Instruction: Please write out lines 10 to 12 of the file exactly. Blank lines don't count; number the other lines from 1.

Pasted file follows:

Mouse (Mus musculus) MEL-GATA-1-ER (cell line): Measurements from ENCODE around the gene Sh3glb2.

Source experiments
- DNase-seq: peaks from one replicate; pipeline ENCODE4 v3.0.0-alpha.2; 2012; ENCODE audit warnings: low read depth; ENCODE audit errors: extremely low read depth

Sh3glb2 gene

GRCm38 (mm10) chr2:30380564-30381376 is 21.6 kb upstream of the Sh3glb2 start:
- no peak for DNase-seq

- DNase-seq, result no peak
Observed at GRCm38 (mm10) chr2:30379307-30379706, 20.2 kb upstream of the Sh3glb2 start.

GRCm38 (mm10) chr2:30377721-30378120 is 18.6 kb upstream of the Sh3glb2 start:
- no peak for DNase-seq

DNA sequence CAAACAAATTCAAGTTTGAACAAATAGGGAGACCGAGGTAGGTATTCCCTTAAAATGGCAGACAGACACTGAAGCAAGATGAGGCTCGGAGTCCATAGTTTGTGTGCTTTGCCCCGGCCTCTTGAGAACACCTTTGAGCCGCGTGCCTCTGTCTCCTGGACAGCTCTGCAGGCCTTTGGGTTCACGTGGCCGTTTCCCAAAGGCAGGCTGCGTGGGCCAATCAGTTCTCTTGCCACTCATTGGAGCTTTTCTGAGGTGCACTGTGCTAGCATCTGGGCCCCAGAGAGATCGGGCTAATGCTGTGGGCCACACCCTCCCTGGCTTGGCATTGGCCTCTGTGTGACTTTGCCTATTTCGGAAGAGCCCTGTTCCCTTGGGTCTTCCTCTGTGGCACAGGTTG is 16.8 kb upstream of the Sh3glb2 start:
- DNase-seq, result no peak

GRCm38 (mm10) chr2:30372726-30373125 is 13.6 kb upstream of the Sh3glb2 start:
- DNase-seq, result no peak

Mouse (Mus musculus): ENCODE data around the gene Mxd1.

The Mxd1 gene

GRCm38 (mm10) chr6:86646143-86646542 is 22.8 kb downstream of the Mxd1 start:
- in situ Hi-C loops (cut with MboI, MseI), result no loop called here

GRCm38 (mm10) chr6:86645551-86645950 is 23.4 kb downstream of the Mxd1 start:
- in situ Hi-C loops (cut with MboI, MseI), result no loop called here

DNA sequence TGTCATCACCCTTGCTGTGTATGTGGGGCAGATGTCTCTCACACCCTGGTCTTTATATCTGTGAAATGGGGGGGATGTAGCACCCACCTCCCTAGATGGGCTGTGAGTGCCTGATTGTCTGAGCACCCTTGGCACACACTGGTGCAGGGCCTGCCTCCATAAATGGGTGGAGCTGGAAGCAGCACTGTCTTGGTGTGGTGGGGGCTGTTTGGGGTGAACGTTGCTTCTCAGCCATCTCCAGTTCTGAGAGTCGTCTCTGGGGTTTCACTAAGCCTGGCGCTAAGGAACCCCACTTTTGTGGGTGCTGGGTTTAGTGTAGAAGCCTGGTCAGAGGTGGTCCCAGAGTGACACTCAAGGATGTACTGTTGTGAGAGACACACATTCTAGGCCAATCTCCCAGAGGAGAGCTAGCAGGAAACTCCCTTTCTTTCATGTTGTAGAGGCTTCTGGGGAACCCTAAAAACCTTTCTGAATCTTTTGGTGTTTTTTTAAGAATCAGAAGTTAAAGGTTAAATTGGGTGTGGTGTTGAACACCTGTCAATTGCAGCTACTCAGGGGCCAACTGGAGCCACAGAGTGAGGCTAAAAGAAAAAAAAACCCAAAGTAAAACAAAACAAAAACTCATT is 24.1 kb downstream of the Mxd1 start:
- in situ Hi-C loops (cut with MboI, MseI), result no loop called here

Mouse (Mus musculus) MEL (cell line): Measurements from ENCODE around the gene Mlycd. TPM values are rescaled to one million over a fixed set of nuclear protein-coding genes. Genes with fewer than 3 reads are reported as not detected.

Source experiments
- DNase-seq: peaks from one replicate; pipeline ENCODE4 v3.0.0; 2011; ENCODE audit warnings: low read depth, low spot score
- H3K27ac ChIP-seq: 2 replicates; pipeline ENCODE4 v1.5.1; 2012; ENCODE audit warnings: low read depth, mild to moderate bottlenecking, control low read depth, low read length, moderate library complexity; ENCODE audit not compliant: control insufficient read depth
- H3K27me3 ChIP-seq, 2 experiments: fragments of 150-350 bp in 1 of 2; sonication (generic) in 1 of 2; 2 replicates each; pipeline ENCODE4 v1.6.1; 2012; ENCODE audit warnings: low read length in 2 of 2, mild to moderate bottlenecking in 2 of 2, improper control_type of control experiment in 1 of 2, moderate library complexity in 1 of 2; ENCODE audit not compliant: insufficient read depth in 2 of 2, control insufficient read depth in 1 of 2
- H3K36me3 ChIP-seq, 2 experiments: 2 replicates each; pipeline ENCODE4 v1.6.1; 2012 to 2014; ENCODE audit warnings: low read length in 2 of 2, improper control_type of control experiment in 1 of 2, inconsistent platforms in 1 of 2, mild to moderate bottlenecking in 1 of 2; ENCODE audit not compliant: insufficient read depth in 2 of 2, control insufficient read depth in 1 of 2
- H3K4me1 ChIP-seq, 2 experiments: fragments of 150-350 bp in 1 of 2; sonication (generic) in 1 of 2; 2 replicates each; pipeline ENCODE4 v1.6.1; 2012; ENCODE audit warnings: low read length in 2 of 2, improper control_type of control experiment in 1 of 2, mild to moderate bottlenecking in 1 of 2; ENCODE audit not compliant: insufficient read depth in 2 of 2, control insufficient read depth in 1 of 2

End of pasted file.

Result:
- no peak for DNase-seq

DNA sequence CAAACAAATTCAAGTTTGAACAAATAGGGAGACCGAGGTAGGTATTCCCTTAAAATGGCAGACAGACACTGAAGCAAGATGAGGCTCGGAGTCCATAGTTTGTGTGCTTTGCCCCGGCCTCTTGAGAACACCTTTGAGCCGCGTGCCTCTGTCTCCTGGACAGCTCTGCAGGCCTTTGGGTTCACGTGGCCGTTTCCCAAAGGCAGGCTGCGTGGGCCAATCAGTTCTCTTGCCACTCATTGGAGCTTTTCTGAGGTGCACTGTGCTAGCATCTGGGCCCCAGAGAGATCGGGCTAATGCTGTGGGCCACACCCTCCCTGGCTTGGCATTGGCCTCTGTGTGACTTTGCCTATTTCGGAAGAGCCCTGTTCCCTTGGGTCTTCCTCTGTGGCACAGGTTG is 16.8 kb upstream of the Sh3glb2 start:
- DNase-seq, result no peak